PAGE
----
The basics are still a struggle

I was pulled into their home by their daughter Miran, she wanted me to take photos of everyone including the new baby. This was my first visit into the ‘home’ of a refugee family. Their home consisted of two rooms, the one we sat it had one window, with no glass, a second window had been lost to the air-conditioning unit that ferociously blew tepid air into the room. They share the kitchen space with two other families, and when I asked for directions to the toilet I was directed back to the communal shower block in the centre of the camp.

Dahan is the father, there were six other children and two women with them. I tried to work out who was parents to whom, which caused much hilarity, but I left non-the-wiser, except that the younger woman’s husband was not living with them. The newest child, Viran, was only months old, swaddled in a towel and lying on a cushion sound asleep she was unaware of the world she had been born into.

Trying to talk to a family about their experience when my Kurdish is non-existent and their English confined to the most basic of words was a master-class in sign language and being able to laugh at yourself whilst attempting a game of charades when you don’t know the answer.

The family was clearly happy for me to meet them, and posed for photos. They had come from Syria, they were Kurds, and from our rudimentary conversation it transpired they had come from a village just south of Kobane. ‘Kobane’ the father said whilst miming the crushing of material between his hands. More gesticulating implied going back was not an option. Tea, and then food was shared; food I later learned they often struggle to afford.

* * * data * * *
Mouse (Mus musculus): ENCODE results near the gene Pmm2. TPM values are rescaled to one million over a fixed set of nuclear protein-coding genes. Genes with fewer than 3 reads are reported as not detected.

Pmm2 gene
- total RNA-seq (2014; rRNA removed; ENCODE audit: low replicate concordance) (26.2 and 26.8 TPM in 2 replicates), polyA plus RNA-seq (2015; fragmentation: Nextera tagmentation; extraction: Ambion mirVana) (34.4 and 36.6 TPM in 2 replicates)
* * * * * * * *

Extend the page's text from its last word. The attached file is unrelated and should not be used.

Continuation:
When the photo album came out we were shown photos of a large family, wedding pictures, and of photos of many sons and nephews, ‘army’ Dahan informed us – but whose army was unclear. I became aware that other than Dahan all the other relatives in the room were women and girls, a younger son Yusef would periodically enter and do tumble rolls on the floor, but where the boys from the photos were seemed to a topic that was not discussed.

One of the older women, whose name I could not make out had lost her leg. She was coping with her wooden leg well. ‘Allemagne?’ she kept asking. I told her I was British. ‘Allemagne’ she said again throwing her arms in the air. Later through a translator I asked to clarify what I thought she had meant. ‘Yes, they want to go to Germany, that is the dream, but they have no money, getting to Europe is the dream.’

Asking around this is the common theme: there is no money from the aid agencies anymore, and jobs are limited, therefore providing for food has become a struggle again. Everyone wants to go.

‘Those who have money for food have used it to get to Europe. Those behind have nothing and no hope of getting away.’

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